Following the March 2013 banking crisis in the Republic of Cyprus, when millions of euros in customer savings were written off by the country’s two largest banks, the economy took a bashing. As a result of a €10 billion European Commission (EC), European Central Bank (ECB) and International Monetary Fund (IMF) bail-out, austerity measures resulted in pay freezes, unemployment and inevitable hardship.
The impact of the banking crisis on the British expat community, though, was probably overstated, according Carl McCann, who has lived in Cyprus for 20 years.
"The talk is all about gloom and doom, but in my opinion Britons living here tend to keep their savings back in the UK or elsewhere," he said, adding that events last March did not appear to trigger an expat exodus from the island.
Despite the crisis, some economic sectors such as accountancy, legal services and shipping have fared better than others, in part because they service international business.
One example is the tourist sector, with government statistics showing that tourist revenues for September 2013 were up by 21.9 per cent compared with the same month in 2012. For the future, the discovery of offshore natural gas in 2011 bodes well.
Following a big dip in the property market last April and May, by June property sales to international buyers had picked up.
"The property market is seen as a pillar of the economy by the government," said Vasilis Hadjivassiliou, partner at PwC, the accountancy firm, in Limassol (www.pwc.com/cy) .
A number of government incentives for international buyers bears this out. For instance, anyone buying new property that carries VAT when it is being purchased for their own use or permanent residency is eligible to pay 5 per cent VAT instead of 18 per cent.
There is no shortage of new property geared to the international buyer. For instance, at the 578-acre five-star golf resort Aphrodite Hills (www.aphroditehillsproperties.com), phase one of the gated high-end Alexander Heights launched last year.
The development, which has unencumbered sea views, is nearly ready for occupation. Eight of 10 villas and half of 16 apartments have already been sold to international buyers.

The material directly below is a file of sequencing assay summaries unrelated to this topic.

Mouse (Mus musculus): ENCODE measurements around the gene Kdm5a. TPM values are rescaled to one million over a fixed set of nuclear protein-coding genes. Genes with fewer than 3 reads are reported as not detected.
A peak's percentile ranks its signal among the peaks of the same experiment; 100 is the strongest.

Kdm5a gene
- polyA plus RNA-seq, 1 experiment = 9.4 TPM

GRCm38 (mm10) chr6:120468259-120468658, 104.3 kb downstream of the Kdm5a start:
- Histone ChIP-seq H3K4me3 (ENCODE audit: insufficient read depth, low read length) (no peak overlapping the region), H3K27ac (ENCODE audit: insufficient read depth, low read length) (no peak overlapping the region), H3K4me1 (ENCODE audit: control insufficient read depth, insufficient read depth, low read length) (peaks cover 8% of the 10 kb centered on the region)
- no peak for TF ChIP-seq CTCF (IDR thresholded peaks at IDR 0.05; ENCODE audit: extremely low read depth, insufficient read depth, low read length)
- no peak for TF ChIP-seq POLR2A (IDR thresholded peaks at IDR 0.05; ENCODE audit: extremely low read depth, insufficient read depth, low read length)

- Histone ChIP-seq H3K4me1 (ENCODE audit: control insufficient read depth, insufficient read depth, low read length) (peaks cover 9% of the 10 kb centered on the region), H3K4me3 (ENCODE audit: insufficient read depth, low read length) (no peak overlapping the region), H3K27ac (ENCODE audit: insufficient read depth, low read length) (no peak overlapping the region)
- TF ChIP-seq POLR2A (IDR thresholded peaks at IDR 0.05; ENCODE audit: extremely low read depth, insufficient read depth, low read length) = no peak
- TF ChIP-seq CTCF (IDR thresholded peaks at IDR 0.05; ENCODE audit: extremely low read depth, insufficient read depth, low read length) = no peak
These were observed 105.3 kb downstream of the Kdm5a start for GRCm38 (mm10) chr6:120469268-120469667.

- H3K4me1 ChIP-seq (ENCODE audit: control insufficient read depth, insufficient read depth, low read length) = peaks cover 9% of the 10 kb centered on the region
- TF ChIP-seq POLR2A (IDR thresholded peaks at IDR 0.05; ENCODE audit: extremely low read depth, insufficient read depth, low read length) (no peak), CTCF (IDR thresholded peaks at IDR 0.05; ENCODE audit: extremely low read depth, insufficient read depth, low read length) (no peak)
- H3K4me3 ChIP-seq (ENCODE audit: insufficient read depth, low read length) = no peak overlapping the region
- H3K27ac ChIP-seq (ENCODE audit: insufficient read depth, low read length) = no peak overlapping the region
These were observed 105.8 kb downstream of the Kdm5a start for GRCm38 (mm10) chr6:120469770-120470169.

Phase two with 28 units – apartments, junior villas and villas – will be launched in March, with prices ranging from €501,286 (£420,000) through to €3.2 million (£2.7 million).
"While March, April and May sales were wobbly, by June we were – despite the banking crisis – experiencing healthy pre-crisis sales," said Loucas Kitrou, Aphrodite Hills director of real estate.
"Tourism, infrastructure and security remain in place, fuelled no doubt by our outstanding Mediterranean climate."
Another new project geared to international buyers is at Akamas Bay (email@example.com), where 39 modern villas cost from €1.9 million to €4.7 million (£1.6 million to £3.9 million). Minthis Hills (minthishills.com), set above Paphos, draws on contemporary designed properties with two to five bedrooms priced from €1.38 million (£1.16 million).
While government incentives have buoyed up the expat property market, a November statement from the European Commission, European Central Bank and International Monetary Fund acknowledged that Cyprus was on target to meet the terms of its bail-out agreement. It also showed that the economy was doing better than expected.
"All fiscal targets have been met with considerable margins, … prudent budget execution, and a less severe deterioration of economic activity than originally projected," said the statement.
Good news for locals and expats alike.
Opportunities abound in the Cyprus property market